New Research Suggests That Consumers Are Returning To Good Value Pub Food

Whilst traditional restaurants continue to struggle to attract customers in today’s difficult economic climate, new figures suggest that pubs are bucking this trend and are experiencing in increase in the number of customers that eat out.

The study, by market research firm, The NPD Group, is based on year on year growth figures from the last six months. The figures suggest that the recovery has been led by leading branded operators such as Harvester and Weatherspoons.

The research established that pubs that serve food are able to capitalise on longer opening times by serving food throughout the day. Many now offer breakfast and morning coffee in addition to the more traditional lunch and dinner.

The study also found that value is a key factor in the popularity of food service in pubs. With early evening and breakfast offers pubs are generally perceived to offer a value for money service which is valued by customers.

Branded pubs have seen a 4% increase in customer numbers in the first quarter of 2011 compared to the same point last year. Unbranded pubs have been unable to match such strong performance.

During the same period the pub industry has seen a 2.2% growth in numbers with a 1.4% increase in average spend, whist the restaurant industry has experienced a 4.4% fall in its customer numbers.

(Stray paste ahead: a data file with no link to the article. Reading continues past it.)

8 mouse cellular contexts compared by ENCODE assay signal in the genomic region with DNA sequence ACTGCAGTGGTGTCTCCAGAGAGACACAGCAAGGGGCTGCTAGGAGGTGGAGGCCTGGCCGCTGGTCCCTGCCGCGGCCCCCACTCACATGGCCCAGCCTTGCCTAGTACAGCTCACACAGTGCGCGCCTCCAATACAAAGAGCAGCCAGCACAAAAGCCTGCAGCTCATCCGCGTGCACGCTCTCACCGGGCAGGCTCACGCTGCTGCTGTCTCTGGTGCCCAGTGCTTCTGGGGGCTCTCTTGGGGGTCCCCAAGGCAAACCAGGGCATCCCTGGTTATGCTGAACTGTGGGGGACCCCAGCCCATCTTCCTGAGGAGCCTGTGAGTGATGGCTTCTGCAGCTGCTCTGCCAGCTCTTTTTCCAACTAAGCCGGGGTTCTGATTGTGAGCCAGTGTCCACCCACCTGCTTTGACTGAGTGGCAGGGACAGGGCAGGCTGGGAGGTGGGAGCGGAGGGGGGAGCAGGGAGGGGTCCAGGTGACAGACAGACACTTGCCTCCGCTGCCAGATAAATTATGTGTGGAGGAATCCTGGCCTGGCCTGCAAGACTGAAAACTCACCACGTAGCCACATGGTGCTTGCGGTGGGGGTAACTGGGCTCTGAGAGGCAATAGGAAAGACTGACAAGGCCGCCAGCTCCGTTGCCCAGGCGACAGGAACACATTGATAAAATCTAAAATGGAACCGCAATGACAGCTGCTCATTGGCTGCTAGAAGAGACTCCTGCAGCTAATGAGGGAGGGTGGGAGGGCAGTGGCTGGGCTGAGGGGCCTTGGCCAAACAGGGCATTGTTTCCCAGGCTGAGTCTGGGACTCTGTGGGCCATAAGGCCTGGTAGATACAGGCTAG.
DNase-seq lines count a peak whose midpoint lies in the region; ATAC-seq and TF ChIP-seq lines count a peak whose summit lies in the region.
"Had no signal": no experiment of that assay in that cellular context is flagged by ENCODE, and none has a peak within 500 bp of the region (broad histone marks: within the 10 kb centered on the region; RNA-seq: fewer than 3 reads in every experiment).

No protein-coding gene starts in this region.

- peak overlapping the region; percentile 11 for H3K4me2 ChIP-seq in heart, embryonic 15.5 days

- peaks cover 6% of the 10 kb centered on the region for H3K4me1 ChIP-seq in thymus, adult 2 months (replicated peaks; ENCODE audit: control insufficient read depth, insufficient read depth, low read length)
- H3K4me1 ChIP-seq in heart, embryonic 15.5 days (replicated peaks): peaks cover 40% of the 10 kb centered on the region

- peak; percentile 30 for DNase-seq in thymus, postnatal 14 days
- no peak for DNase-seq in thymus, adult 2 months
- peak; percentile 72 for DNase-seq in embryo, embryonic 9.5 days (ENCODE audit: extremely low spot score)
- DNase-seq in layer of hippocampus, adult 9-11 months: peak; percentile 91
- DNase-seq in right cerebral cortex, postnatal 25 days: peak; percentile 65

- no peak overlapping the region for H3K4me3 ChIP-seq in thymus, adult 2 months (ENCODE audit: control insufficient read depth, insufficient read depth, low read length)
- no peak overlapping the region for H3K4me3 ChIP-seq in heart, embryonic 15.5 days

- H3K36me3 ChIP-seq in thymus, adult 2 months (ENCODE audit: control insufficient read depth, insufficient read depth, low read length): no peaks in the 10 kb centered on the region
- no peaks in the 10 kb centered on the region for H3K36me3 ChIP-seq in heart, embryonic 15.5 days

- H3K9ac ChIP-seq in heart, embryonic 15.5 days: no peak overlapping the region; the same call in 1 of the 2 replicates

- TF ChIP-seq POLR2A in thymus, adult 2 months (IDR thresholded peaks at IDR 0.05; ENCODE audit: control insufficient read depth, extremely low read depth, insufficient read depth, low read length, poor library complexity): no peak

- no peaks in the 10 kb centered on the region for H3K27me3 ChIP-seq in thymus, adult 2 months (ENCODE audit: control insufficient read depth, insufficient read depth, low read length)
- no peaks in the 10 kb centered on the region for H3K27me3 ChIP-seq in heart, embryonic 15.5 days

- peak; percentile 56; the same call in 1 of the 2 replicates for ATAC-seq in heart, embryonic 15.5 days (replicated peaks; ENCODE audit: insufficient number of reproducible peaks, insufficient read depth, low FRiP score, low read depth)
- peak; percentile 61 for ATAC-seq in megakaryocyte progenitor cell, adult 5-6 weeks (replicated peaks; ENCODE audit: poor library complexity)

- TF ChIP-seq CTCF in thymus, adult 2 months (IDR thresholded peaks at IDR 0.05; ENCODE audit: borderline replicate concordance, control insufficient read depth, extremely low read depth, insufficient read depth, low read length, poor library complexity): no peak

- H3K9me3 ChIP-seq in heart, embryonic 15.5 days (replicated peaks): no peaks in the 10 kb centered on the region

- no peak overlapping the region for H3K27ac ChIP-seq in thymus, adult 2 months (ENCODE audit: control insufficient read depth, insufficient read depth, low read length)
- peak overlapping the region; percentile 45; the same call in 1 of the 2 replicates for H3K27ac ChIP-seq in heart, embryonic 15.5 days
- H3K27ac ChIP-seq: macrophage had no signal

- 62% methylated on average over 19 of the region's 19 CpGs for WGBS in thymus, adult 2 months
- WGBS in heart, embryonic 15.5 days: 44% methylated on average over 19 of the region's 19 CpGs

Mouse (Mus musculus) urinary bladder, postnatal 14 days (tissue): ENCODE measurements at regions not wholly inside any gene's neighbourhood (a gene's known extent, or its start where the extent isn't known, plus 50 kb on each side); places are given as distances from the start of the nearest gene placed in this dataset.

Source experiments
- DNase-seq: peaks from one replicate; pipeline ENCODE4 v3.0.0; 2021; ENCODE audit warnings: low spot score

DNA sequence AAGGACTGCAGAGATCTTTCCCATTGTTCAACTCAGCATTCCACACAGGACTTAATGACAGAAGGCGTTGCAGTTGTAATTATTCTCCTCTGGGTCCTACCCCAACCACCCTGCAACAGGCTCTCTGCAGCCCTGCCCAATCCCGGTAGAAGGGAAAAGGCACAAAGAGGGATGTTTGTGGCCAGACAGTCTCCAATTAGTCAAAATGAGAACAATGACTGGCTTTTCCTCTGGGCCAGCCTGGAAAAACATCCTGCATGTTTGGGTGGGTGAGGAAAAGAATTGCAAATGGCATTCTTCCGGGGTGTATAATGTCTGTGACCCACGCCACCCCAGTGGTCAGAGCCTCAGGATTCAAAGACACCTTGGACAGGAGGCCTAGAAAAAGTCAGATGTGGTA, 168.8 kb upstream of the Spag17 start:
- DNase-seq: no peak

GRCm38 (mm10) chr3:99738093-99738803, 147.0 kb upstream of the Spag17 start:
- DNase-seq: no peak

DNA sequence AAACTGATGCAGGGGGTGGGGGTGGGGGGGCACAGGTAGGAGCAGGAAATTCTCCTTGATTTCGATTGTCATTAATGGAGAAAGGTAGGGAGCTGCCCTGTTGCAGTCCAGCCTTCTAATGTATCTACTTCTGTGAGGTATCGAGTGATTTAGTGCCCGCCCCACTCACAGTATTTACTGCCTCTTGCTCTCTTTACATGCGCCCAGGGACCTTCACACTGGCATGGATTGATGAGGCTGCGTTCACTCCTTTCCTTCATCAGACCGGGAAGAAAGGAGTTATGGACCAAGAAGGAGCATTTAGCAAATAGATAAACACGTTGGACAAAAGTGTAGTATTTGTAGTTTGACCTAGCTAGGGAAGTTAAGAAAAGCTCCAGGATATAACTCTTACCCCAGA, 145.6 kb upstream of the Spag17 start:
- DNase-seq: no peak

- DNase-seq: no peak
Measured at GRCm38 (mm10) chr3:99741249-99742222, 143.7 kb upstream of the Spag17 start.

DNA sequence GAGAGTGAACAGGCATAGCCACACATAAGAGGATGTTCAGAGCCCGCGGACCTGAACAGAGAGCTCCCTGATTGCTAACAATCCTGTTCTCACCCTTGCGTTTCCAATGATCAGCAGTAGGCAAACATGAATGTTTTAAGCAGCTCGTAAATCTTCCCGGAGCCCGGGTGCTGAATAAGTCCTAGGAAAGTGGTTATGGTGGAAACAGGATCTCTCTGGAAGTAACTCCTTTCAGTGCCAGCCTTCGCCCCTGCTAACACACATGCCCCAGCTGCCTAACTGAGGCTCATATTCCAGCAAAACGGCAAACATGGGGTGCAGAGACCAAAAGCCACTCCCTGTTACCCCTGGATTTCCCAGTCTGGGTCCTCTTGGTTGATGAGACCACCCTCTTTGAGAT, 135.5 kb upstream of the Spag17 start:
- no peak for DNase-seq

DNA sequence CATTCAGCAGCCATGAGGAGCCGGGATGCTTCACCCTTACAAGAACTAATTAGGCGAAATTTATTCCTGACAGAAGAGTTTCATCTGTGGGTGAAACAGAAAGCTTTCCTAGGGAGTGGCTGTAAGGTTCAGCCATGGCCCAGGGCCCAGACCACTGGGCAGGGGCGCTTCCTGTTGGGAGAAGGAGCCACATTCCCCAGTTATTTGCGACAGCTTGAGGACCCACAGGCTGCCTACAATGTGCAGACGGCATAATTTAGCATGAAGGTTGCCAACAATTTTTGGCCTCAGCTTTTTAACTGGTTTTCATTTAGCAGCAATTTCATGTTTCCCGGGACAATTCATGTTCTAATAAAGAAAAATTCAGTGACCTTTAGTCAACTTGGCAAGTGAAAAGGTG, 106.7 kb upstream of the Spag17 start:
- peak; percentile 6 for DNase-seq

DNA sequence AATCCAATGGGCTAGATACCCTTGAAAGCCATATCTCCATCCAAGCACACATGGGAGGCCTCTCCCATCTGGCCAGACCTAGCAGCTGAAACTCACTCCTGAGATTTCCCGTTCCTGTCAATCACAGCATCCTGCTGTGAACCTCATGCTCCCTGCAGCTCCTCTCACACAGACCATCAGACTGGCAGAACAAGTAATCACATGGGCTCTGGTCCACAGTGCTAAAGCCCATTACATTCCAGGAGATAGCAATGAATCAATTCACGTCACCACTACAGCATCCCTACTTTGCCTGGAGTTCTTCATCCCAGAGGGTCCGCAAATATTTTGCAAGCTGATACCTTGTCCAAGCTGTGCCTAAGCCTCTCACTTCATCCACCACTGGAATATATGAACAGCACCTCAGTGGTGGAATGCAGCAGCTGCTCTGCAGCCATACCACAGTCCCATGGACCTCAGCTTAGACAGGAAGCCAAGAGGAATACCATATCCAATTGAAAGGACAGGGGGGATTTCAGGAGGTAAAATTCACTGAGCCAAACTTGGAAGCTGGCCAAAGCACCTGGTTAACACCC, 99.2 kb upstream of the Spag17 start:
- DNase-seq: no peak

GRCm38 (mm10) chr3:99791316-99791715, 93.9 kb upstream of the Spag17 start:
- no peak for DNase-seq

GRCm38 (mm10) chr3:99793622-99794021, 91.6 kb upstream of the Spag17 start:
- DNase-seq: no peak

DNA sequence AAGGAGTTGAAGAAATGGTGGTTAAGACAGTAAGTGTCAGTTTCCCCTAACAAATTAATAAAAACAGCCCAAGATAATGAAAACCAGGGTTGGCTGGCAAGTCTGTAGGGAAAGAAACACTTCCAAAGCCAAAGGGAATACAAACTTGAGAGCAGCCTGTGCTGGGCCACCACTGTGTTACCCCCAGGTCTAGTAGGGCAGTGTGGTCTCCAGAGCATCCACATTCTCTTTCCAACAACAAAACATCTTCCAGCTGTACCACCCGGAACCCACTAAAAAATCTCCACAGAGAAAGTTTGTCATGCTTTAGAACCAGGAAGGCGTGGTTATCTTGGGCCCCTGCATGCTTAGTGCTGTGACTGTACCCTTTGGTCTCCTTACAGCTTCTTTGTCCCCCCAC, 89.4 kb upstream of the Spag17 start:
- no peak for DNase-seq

The average spend per person in a pub during the last year was almost £8, compared to £9.50 for a full restaurant.

The figures also suggest that eating out at pubs is particularly appealing to families on a middle income, with over 55% of their customers falling in the household income range £19,000 – £49,999.

A spokesman for NPD explained that when the latest recession hit, many people gave up eating out and choose instead to either visit a fast food outlet or concentrate on cooking their own food. This view is supported by a grow in the number of people attending cookery courses.

There is a perception that restaurants are still very expensive and that they are in danger of pricing themselves out of the market.

The good news for the pub industry is that it is attracting consumers back for occasions when they are likely to spend more money, such as weekends and at dinner, when they are able bring along their children with the meal becoming more of a social occasions.

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